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Published: October 27th 2011
From Córdoba we headed to Granada
– another fabled city. First though we stopped at a place called Moncilla to look at wine. We had heard about it and thought it might be worth a look. It wasn't.
The place was pretty crappy, let's be honest. We didn't linger, and made our way to Granada where, in a good spot (i.e. next to the Al Campo and the bus stop) we found Camping Sierra Nevada. It was close to the old city and pretty reasonable in cost.
We set up camp, aided by some good Alhambra beer (one of the best I had found in Spain) and some excellent olives bought from a random servo on the way – the whole place is covered with olives, so you sort of need to eat them. The ground was again rock hard, but we had come prepared by grabbing some more good pegs from Decathlon. It was hot again, though not as hot as Córdoba.
In Granada your best bet for seeing the sights – and there are many – is the Bono Turistico
. You can get it from a few different places, but we chose the Science Centre –
sort of a bigger, Spanish version of Questacon (hey, Questy is great, but it doesn't have a 5 tonne rock floating on a film a water that you can move with one finger, right Sarah?).
This ticket gets you into most of the attractions in Granada, including, most importantly, the Palacio de Nasrid in the Alhambra. We also took the time to have a look through the science centre. It had some really good stuff there. Of particular interest to me was the Escher exhibition that happened to be on.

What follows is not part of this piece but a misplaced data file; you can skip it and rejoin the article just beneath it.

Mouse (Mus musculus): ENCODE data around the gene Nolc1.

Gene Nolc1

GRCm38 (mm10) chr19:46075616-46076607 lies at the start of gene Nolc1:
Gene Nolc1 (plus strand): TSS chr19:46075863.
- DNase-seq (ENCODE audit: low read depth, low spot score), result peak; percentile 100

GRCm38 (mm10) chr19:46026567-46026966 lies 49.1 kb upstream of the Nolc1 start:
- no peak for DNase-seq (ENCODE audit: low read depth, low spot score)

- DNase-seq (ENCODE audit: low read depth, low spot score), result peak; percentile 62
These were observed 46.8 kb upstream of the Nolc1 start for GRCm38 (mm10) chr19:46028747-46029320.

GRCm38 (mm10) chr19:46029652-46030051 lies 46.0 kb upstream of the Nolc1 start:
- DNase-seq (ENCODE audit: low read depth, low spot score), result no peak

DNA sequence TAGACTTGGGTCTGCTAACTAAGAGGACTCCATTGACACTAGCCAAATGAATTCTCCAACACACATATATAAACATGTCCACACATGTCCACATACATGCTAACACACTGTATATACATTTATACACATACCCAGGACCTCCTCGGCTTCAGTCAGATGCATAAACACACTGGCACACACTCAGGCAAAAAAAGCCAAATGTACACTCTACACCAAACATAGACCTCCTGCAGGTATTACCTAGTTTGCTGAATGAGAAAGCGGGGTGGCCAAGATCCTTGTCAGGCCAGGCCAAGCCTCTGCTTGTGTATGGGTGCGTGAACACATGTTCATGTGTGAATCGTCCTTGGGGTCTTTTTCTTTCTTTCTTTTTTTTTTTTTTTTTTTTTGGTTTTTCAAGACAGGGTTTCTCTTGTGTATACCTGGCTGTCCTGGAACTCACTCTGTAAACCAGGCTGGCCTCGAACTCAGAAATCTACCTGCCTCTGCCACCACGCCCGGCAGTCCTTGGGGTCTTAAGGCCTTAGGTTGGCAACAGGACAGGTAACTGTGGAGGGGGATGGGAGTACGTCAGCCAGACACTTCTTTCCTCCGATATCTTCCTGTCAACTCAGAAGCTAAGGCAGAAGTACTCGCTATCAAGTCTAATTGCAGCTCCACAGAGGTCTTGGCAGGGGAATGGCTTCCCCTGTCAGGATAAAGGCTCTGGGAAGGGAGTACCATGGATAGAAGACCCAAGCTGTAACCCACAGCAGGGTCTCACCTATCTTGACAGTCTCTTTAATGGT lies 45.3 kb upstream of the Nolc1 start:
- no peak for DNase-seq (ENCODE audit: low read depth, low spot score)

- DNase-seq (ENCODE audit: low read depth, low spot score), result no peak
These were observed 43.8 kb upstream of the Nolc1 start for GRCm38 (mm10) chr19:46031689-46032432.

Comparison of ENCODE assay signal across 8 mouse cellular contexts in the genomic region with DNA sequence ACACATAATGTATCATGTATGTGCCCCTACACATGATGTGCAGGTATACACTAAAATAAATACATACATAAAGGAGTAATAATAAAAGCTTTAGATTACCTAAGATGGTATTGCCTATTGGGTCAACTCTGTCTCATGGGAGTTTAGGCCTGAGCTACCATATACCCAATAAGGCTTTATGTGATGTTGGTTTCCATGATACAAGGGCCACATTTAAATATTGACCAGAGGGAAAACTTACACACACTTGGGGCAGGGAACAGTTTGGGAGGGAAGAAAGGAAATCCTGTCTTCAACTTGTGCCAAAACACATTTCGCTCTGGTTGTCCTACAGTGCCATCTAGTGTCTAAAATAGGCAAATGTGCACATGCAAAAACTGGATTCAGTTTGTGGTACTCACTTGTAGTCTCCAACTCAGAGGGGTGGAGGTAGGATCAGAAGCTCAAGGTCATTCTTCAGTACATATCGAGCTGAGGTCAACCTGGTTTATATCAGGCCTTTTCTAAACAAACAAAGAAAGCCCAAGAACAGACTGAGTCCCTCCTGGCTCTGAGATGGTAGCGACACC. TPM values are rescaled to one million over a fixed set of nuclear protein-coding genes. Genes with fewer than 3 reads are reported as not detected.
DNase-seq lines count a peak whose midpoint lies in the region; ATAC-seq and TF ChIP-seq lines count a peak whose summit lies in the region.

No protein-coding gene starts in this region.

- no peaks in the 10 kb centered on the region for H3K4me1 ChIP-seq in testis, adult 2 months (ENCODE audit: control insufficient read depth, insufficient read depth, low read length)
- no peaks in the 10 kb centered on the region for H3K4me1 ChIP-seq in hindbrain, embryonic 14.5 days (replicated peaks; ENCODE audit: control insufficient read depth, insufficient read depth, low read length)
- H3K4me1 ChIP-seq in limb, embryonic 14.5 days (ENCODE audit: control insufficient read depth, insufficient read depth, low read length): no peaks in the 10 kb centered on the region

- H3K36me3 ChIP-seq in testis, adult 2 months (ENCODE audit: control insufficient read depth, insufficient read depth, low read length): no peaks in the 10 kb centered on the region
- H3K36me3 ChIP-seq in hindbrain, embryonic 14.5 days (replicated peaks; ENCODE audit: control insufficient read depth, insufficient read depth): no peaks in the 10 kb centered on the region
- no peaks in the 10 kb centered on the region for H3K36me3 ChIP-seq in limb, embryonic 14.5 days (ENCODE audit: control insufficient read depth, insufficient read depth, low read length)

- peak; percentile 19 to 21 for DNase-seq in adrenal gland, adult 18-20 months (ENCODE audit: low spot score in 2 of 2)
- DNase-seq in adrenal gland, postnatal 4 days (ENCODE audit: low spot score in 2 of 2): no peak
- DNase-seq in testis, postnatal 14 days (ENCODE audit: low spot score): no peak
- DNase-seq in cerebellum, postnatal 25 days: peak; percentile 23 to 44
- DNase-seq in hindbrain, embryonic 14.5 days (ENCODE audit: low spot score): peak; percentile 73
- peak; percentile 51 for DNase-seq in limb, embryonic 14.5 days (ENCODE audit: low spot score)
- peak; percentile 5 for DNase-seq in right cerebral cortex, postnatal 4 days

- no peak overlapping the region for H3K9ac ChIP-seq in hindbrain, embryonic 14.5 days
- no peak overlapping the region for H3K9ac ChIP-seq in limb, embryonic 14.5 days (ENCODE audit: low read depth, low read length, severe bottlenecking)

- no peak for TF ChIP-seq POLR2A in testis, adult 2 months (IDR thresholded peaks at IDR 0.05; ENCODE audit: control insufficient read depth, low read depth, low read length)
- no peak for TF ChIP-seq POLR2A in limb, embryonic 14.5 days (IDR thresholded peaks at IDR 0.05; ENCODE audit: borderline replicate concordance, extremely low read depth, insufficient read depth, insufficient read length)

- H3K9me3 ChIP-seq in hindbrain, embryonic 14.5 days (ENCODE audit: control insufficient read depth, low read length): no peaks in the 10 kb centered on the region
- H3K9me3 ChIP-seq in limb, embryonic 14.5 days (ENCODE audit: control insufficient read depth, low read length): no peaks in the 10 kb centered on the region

We finished there, then headed into the old centre. The Alhambra could wait – here, there were tapas. Granada is one of the few cities that still practices the free tapas as long as you keep drinking. Well, it was a tough ask, but we managed it. There was a tapas trail, so we followed. It took us a couple of establishments to learn the system. Basically, when you order a drink, the food comes out. The first round you order you get given the cheapest thing on the menu – at our first stop we got caracoles
. Snails, to the rest of you. They may have been
the cheapest, but they were excellent.
The trick was to stay at the one place and keep ordering – the more rounds, the better the tapas get. At most places the first round was often something called Russian Salad – sort of a potato salad with peas. Then it moved to something a bit better – maybe some Serrano ham. Then you might get some truly excellent anchovies.
You could spend an evening bar hopping, eating tapas, getting happily pissed, and never actually getting dinner.
So we did.
The following morning was a little slow, but no worse than any others. We were in no particular hurry - we had our allotted time for the Alhambra, and that was 11:30. We had to arrive at 10.30 according to the ticket – probably because it was so hard to figure out where to go. Then it was a matter of dodging the tour groups – from everywhere. Malaysian, Indian, American, Kiwi.
But... it was worth it. The building was pretty spectacular, classy, if you like. The architecture truly amazing. Columns, intricate carved ceilings, fantastic doorways, and, always, the gardens. The gardens were special. Some with fountains,
some simply cool oases of green in the hot Spanish summer. We explored for more than our allotted time, taking too may pictures, and, somewhat surprisingly, managed to get quite a few peaceful moments in the Alhambra away from the tour groups and other travellers like us.
Then we went back to the campsite, attacked the giant bottles of olives, drank beer, and watched the locals play padel
– a strange cross between squash and tennis.
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